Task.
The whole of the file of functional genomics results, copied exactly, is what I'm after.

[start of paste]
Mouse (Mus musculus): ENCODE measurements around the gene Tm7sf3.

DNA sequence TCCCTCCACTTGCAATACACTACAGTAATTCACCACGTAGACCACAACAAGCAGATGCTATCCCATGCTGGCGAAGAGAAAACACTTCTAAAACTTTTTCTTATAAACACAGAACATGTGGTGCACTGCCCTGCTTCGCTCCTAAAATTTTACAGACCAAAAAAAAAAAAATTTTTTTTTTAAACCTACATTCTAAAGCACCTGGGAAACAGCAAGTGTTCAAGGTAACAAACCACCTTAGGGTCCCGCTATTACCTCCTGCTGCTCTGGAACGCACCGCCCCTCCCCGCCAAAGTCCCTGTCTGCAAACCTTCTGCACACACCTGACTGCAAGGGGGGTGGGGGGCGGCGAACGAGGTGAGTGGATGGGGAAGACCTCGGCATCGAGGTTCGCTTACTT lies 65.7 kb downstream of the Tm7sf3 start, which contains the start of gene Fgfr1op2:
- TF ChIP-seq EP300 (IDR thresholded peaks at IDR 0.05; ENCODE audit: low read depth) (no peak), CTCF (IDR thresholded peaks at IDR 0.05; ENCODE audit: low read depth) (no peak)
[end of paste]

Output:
Mouse (Mus musculus): ENCODE measurements around the gene Tm7sf3.

DNA sequence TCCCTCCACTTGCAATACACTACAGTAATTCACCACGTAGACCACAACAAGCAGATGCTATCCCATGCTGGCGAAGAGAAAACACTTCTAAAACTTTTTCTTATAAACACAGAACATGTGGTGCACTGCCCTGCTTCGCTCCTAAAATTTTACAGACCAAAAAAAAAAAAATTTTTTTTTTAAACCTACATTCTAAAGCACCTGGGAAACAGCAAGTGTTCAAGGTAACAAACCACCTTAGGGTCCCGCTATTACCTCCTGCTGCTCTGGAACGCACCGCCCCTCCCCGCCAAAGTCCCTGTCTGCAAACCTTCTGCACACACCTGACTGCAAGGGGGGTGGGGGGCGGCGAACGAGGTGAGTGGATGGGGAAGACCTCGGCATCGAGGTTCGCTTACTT lies 65.7 kb downstream of the Tm7sf3 start, which contains the start of gene Fgfr1op2:
- TF ChIP-seq EP300 (IDR thresholded peaks at IDR 0.05; ENCODE audit: low read depth) (no peak), CTCF (IDR thresholded peaks at IDR 0.05; ENCODE audit: low read depth) (no peak)